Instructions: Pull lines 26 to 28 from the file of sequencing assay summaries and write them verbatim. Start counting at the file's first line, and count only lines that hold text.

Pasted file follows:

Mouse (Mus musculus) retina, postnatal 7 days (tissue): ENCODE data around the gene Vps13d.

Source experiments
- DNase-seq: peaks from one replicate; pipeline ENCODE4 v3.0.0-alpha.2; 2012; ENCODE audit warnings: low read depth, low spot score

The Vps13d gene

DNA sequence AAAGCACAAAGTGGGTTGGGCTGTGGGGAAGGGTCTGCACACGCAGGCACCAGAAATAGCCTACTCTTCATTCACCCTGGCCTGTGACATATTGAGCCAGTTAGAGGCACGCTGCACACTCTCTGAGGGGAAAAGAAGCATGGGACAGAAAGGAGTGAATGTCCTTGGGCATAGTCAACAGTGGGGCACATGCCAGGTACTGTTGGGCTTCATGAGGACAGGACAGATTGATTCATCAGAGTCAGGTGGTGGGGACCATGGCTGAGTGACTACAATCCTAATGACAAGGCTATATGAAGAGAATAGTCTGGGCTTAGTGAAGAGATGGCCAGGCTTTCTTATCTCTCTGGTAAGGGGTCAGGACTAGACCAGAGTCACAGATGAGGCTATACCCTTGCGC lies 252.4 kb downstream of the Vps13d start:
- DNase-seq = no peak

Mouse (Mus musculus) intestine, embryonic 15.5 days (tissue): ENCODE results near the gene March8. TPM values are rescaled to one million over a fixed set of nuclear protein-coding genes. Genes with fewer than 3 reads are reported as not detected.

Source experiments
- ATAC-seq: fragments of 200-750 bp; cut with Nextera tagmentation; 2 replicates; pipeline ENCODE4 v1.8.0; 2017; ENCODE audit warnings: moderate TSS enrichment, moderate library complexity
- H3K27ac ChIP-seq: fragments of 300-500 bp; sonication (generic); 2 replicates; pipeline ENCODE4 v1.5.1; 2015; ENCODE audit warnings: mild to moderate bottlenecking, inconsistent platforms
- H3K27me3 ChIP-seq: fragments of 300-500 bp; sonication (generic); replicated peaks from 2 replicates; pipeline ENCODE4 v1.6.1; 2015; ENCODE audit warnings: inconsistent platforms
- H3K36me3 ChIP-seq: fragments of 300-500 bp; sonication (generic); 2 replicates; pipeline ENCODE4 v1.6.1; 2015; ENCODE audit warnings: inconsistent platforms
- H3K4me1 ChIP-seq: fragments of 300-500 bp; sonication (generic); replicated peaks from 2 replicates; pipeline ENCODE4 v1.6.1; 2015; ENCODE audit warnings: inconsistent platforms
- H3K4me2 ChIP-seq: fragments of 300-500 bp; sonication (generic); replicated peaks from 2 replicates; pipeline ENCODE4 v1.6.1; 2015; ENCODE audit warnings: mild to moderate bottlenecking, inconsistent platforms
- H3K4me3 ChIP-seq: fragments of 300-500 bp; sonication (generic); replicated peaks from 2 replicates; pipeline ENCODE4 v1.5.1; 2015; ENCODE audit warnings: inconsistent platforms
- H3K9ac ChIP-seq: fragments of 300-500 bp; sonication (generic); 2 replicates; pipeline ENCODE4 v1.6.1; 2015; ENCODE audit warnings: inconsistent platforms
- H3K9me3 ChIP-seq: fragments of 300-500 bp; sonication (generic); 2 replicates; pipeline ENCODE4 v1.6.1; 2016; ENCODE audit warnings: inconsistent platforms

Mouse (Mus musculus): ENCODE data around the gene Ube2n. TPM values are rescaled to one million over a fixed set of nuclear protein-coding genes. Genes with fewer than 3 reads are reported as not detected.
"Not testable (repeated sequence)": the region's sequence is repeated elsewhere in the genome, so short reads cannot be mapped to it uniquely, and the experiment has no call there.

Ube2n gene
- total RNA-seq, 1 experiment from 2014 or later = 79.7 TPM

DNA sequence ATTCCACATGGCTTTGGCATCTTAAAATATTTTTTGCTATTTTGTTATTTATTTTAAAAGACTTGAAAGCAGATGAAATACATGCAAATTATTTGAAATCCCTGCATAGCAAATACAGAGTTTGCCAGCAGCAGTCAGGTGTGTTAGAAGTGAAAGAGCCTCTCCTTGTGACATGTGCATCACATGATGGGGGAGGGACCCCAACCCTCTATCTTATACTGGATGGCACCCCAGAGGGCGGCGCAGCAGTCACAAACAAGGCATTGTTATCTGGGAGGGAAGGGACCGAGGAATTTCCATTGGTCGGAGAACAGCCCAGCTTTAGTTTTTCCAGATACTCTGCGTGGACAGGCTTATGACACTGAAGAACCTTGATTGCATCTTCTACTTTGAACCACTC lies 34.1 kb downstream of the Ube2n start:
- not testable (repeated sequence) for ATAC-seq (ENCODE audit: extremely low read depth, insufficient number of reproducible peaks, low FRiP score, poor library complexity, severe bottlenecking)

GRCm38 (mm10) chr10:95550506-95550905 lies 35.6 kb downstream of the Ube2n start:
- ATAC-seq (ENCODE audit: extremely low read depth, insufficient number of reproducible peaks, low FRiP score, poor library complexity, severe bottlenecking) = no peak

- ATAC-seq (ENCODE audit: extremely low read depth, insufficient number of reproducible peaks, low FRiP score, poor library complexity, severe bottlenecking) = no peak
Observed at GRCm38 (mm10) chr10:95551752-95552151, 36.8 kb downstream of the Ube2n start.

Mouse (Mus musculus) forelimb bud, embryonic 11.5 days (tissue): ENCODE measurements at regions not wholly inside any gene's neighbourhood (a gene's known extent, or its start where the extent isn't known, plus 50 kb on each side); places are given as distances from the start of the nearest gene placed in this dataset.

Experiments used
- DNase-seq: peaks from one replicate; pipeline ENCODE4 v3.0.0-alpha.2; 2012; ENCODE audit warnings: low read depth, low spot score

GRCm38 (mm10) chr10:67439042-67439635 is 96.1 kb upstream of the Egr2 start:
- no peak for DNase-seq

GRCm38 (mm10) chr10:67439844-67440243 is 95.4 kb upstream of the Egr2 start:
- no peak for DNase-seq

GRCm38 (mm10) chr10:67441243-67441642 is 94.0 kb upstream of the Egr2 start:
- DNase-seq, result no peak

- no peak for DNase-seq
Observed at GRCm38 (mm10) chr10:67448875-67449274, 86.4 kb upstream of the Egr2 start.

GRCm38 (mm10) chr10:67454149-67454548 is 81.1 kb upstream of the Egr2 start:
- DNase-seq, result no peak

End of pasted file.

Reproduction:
- ATAC-seq (ENCODE audit: extremely low read depth, insufficient number of reproducible peaks, low FRiP score, poor library complexity, severe bottlenecking) = no peak
Observed at GRCm38 (mm10) chr10:95551752-95552151, 36.8 kb downstream of the Ube2n start.

Mouse (Mus musculus) forelimb bud, embryonic 11.5 days (tissue): ENCODE measurements at regions not wholly inside any gene's neighbourhood (a gene's known extent, or its start where the extent isn't known, plus 50 kb on each side); places are given as distances from the start of the nearest gene placed in this dataset.